NC State Extension Publications

Description and Biology

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The native elm bark beetle, Hylurgopinus rufipes, is a small, brown to dark brown, insect almost 1/8 inch long. The wings and body are rough and have short, stiff, yellow hairs. They overwinter in the outer bark near the base of living elms, and as grubs in the inner bark of dead elms. They breed and construct egg galleries in dead and dying elm trees and even elm firewood. Males as well as females bore entrance tunnels through the bark. Most tunnels have a male near the entrance and a female constructing egg galleries to the left and right of the entrance tunnel between the inner bark and the wood. The egg galleries are formed across the grain of the wood. Minute, pearly white eggs are deposited close together along both sides of the galleries. Young grubs hatch from the eggs and tunnel at right angles to the egg galleries, usually following the wood grain. Once full grown, the white, legless grubs pupate and later emerge as adults. We probably have one generation per year in North Carolina.

Native elm bark beetle

Native elm bark beetles are small and brown.

Native elm bark beetles are rough

Native elm bark beetles are rough and have short setae.

Native elm bark beetle egg ga

Native elm bark beetle egg galleries cross the grain and larval galleries follow the grain.

Host Plants

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Elms seem to be the only hosts for the native elm bark beetle, a vector of Dutch elm disease. American, red or slippery elm, rock elm and cedar elm are very susceptible to Dutch elm disease. Siberian elm is tolerant, but not resistant. These beetles carry the fungal spores of Dutch elm disease on their bodies. When the fungus is introduced into living elms, the water conducting vessels of the sapwood are blocked, killing the trees.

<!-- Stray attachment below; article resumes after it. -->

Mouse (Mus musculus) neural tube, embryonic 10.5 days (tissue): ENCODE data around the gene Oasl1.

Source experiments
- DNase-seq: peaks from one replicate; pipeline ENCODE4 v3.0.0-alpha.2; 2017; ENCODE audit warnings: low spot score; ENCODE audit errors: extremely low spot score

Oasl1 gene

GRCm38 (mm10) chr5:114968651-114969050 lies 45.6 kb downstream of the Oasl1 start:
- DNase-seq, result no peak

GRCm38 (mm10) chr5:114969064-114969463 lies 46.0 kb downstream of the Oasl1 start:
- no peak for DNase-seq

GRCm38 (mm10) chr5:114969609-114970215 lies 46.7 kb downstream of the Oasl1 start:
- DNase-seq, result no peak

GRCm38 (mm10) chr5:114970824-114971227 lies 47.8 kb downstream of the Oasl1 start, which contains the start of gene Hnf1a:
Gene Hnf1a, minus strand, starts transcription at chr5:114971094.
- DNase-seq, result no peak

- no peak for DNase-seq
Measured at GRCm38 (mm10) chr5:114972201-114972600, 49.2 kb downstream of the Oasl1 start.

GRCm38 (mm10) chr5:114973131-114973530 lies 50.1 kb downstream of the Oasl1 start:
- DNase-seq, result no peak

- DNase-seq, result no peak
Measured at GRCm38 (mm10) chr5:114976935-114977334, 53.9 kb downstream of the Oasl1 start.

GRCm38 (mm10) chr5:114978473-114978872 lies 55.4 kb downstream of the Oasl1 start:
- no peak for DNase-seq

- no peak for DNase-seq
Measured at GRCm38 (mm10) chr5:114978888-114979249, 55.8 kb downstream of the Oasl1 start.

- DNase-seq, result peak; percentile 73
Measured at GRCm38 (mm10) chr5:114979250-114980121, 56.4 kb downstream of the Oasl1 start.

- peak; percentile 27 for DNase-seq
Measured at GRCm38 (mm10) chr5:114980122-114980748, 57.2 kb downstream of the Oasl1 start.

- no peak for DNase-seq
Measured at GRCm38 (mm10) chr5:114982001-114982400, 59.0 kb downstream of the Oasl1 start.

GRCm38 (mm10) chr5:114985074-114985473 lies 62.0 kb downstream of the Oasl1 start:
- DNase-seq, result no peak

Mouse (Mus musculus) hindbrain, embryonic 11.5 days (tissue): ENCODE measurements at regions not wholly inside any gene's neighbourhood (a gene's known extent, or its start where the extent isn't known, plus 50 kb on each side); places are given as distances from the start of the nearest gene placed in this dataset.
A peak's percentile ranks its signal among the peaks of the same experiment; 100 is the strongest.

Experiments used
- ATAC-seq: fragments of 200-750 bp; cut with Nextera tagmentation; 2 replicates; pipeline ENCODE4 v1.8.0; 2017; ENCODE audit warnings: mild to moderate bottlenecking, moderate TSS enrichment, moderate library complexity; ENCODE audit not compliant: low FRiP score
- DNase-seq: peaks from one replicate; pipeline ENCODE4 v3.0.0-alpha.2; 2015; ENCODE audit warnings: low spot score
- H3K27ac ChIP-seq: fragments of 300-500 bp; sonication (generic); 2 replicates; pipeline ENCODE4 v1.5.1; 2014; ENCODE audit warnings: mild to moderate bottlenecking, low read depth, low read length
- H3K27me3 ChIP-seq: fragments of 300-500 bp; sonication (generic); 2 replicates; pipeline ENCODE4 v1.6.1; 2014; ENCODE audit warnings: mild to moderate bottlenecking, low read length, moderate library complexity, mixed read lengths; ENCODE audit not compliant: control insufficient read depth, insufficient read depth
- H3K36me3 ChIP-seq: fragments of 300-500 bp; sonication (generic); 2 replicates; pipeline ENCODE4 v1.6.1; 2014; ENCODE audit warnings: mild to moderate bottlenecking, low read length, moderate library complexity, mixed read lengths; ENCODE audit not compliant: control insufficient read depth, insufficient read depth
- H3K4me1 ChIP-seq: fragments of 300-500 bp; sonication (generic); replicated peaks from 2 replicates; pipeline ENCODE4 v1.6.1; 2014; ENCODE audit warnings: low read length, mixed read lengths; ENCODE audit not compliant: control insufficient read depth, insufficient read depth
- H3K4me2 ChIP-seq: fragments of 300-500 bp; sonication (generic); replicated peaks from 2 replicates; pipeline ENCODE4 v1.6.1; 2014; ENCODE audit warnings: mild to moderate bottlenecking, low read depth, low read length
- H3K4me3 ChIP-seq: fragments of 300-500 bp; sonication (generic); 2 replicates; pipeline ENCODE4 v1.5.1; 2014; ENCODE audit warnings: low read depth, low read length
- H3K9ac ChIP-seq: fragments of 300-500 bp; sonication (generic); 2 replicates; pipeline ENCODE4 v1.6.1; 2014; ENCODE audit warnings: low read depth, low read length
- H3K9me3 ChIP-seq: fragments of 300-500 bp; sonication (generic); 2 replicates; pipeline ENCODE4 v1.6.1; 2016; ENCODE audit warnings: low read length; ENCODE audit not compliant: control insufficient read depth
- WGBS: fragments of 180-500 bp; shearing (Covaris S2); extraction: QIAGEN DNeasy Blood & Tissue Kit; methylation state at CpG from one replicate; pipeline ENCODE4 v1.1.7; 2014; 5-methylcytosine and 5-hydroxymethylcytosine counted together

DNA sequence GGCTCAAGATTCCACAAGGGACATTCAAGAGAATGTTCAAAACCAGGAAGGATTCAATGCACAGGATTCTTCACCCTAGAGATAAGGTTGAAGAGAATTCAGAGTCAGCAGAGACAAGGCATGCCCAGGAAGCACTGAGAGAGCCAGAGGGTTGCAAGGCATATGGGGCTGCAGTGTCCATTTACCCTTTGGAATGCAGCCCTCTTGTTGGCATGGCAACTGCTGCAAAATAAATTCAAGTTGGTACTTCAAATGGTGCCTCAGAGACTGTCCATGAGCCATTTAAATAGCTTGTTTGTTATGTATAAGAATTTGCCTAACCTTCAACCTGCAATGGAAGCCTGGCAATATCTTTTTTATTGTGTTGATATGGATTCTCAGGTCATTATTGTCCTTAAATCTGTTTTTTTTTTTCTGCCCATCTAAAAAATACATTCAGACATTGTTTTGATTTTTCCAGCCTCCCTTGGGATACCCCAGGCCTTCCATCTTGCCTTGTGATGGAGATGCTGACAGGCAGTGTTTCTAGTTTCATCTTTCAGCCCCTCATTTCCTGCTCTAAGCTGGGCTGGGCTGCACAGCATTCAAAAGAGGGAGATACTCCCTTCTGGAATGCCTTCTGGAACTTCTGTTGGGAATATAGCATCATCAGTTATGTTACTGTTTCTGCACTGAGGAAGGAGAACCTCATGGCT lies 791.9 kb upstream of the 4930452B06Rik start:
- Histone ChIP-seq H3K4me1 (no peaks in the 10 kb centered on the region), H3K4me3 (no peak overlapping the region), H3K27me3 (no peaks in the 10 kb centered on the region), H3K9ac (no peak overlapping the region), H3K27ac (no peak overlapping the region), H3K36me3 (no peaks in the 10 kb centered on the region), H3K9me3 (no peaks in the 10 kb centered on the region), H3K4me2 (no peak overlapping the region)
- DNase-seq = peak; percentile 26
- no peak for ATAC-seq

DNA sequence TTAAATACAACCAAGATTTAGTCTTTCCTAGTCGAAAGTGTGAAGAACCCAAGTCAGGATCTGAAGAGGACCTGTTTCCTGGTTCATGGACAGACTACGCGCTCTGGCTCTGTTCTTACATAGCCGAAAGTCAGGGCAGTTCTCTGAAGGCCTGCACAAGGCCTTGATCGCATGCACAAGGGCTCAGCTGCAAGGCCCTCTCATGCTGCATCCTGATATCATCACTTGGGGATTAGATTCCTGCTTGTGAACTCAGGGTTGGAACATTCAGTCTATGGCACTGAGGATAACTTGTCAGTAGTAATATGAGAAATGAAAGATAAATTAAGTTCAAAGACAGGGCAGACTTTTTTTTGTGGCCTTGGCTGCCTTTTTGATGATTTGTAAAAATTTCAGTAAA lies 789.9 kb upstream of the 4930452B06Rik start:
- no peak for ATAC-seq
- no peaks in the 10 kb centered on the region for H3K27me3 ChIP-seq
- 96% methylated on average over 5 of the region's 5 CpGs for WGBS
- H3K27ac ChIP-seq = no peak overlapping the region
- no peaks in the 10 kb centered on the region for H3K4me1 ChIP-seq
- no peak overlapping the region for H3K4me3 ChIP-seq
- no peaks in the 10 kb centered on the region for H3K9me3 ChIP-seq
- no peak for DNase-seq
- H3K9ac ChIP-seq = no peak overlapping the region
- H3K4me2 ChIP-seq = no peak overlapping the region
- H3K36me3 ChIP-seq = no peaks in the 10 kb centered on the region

Dutch elm disease

Dutch elm disease first shows up as dying leaves in the canopy.

Dutch elm diseased leaves

Dutch elm diseased leaves turn yellow before falling from the tree.

The Dutch elm disease fungus

The Dutch elm disease fungus plugs up the water carrying vessels of elms.

This is the only real cure for Dutch elm disease.

This is the only real cure for Dutch elm disease.

Residential Recommendations

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Elms should be maintained by proper watering and fertilizing. Native elm bark beetle populations can be reduced by removing and destroying breeding sites such as dead and dying elms and elm firewood. Healthy elm trees should not be pruned between April 1 and August 31, as beetles are strongly attracted to open tree wounds. A pyrethroid insecticide applied to the lower 6 feet of the trunks of living elms during April and May should help protect elms from native elm bark beetles (but not smaller European elm bark beetles!). If elms are specified in a landscape plan, consider planting cultivars resistant to Dutch elm disease.

References

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For assistance with a specific problem, contact your local Cooperative Extension Center.

This Factsheet has not been peer reviewed.

Author

Professor Emeritus
Entomology and Plant Pathology

Publication date: Aug. 15, 2017
Revised: Oct. 7, 2019

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